(Still working on my novel when I came upon a couple of paragraphs I’d completely forgotten writing more than a year ago …)
The Orchard Depot cemetery sits on a ten acre hillside plot just south of the town limits on state highway seventeen. The headstones are laid out in neatly aligned rows and columns that rise with the hillside until, just short of the top of the hill, they abruptly stop, halted by a woven wire fence that marks the beginning of a large hay field that belongs to Driscoll’s farm. For most of the year, the mature oak and elm and maple trees that break up the neat rows of headstones provide cool shade and whisper in the westerly breeze, and in early August, when the uncut hay is long and golden and the wind is out of the west, you can watch it make the hay dance, a gentle and golden ballet, swaying to the hushed and whispering symphony that the wind and the leaves and the hay composed and performs for the dead.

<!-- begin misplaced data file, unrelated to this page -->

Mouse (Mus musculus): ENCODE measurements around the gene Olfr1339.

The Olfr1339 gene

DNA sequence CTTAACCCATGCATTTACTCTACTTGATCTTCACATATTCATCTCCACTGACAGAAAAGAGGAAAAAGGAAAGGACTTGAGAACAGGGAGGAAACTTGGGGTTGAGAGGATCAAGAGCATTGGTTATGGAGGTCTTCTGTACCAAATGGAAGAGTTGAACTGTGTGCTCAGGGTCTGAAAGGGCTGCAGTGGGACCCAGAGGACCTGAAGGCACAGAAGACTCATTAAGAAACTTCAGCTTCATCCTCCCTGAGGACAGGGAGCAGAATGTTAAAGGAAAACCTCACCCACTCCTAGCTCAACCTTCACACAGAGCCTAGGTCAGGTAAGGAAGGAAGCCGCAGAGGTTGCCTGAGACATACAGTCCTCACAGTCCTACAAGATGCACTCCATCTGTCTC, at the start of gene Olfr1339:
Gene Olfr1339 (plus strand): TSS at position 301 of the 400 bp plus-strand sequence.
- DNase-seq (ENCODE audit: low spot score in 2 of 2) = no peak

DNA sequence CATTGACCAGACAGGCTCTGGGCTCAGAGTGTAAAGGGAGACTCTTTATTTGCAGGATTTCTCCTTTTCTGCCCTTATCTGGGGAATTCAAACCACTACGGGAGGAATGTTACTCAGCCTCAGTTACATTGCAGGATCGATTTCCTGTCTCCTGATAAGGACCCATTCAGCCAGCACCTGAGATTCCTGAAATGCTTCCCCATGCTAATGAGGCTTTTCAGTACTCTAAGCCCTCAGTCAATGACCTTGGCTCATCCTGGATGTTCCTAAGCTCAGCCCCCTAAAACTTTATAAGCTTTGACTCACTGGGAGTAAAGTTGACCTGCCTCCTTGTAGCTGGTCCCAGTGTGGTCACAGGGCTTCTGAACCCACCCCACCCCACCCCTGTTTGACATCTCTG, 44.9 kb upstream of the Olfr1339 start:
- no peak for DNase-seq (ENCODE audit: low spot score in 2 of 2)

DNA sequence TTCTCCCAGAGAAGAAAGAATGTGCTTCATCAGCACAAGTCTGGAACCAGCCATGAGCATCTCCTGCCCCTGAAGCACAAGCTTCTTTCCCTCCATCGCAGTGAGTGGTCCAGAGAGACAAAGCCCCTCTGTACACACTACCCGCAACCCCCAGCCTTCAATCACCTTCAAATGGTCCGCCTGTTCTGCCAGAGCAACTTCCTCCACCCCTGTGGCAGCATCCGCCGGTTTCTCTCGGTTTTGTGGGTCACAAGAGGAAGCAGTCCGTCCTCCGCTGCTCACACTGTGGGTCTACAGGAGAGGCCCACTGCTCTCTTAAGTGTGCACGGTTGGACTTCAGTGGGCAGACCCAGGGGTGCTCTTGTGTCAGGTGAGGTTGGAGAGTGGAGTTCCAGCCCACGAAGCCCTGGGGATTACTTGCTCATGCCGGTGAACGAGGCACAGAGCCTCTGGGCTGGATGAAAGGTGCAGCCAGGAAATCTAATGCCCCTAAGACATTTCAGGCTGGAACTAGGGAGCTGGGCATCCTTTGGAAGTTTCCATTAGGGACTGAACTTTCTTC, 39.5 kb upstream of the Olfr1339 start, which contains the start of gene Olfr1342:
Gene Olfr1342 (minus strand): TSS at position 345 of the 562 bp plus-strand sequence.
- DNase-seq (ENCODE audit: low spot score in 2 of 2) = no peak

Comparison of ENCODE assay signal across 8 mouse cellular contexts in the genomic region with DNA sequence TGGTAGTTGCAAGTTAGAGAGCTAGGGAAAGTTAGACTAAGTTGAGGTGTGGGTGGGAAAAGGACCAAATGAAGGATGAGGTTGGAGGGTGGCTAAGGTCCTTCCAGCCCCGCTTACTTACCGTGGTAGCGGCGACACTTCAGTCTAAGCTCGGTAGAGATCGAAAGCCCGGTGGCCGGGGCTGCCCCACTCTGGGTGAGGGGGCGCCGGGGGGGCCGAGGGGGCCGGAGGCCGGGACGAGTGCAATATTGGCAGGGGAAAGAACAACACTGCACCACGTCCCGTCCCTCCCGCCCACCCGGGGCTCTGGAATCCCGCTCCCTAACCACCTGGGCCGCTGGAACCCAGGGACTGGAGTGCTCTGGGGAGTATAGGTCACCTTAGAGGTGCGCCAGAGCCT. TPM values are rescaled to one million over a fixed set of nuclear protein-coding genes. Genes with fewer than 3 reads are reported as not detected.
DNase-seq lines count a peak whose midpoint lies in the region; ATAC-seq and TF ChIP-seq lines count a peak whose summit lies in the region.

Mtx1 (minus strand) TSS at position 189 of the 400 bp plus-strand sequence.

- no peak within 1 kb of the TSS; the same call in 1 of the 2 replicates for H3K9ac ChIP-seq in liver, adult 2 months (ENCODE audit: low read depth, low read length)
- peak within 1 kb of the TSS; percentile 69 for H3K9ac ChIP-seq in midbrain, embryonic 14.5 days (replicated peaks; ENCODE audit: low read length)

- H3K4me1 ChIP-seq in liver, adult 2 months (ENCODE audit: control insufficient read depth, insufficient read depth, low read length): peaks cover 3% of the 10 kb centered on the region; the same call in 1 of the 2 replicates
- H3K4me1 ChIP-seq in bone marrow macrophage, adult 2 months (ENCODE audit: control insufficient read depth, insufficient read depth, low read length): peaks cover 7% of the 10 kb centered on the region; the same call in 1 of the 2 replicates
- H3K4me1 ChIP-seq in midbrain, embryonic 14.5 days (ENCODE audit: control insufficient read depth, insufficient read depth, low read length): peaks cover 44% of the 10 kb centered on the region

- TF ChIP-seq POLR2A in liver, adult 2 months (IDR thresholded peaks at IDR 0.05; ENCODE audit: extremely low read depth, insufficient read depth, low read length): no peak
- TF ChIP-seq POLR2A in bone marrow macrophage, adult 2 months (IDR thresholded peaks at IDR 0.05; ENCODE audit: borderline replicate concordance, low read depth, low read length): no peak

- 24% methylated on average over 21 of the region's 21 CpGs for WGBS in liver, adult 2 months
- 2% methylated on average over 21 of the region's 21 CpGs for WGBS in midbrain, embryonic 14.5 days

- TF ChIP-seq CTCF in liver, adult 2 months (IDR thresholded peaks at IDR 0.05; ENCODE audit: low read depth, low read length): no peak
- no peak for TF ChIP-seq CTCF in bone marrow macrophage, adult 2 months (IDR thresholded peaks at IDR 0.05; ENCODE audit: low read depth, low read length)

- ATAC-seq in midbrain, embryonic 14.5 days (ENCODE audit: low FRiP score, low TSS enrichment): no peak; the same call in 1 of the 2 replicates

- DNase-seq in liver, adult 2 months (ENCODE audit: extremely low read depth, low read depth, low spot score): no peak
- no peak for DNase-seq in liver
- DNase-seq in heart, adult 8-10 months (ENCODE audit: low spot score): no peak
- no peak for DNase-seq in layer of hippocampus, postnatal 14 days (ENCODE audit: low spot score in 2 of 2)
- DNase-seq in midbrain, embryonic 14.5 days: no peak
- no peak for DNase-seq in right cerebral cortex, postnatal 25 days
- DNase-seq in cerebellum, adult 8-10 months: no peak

In the depths of winter, though, only the wind remains, icy cold, and with the leaves gone and the hay cut, in the gray absence of sunshine, the ballet becomes a dirge, a melancholy and empty meditation on death. Its audience, the dead, sleeps cold and restless beneath a blanket of snow, haunted by the bleak winter music.